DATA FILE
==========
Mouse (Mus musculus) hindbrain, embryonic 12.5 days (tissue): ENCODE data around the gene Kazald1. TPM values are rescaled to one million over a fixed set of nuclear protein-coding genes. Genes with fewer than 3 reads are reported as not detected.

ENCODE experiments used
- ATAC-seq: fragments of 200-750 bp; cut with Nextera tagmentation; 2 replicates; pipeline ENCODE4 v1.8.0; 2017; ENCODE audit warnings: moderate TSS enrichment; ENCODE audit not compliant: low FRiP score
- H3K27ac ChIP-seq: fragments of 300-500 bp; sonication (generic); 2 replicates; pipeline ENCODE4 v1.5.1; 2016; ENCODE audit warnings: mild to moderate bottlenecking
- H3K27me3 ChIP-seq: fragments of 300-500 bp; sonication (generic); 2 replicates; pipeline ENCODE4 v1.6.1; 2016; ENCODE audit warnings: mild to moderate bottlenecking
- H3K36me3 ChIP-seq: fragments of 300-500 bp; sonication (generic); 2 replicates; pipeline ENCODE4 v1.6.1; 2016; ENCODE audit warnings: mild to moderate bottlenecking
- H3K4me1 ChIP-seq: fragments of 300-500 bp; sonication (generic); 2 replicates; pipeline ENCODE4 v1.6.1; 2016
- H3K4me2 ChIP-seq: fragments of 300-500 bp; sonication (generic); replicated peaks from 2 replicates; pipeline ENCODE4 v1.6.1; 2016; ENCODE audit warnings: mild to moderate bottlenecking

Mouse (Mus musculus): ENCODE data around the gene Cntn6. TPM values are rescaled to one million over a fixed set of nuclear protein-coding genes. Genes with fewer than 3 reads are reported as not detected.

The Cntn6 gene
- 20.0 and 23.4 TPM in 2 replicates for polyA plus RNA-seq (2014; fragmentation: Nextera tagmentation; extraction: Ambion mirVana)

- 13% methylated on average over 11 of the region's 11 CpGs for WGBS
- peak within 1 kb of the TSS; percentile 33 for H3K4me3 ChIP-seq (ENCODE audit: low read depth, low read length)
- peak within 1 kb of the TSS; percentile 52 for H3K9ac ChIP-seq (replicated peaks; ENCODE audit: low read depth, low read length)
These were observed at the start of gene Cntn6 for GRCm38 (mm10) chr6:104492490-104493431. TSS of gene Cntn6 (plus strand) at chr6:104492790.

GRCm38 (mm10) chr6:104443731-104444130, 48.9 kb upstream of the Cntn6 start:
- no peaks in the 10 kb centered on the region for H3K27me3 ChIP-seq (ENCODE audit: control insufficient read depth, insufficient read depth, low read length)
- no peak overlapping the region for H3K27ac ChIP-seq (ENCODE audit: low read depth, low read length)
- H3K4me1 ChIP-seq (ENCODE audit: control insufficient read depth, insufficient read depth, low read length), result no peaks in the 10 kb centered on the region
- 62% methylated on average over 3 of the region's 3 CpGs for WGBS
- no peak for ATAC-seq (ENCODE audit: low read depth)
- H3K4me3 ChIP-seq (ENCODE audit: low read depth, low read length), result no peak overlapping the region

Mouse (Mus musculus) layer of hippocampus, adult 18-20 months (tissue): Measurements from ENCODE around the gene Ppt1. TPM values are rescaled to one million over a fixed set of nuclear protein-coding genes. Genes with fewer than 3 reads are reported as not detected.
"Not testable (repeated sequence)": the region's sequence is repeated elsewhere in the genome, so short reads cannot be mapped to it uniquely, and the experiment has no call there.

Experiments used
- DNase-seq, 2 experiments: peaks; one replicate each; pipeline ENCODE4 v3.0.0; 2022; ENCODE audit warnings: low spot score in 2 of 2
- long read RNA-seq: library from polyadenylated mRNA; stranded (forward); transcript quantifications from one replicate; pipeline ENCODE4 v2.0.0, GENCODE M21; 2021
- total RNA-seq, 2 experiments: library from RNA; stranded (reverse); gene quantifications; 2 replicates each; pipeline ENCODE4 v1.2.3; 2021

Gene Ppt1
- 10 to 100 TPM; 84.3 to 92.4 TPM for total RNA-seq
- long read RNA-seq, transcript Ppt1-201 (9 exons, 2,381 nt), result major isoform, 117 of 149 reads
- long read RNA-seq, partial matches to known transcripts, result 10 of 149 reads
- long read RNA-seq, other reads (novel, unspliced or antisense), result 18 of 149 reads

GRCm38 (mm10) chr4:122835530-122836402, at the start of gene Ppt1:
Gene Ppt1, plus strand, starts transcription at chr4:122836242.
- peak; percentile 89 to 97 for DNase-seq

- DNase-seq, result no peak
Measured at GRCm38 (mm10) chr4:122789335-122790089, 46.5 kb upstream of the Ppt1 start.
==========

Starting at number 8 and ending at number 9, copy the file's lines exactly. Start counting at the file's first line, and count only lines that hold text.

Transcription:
- H3K4me2 ChIP-seq: fragments of 300-500 bp; sonication (generic); replicated peaks from 2 replicates; pipeline ENCODE4 v1.6.1; 2016; ENCODE audit warnings: mild to moderate bottlenecking

Mouse (Mus musculus): ENCODE data around the gene Cntn6. TPM values are rescaled to one million over a fixed set of nuclear protein-coding genes. Genes with fewer than 3 reads are reported as not detected.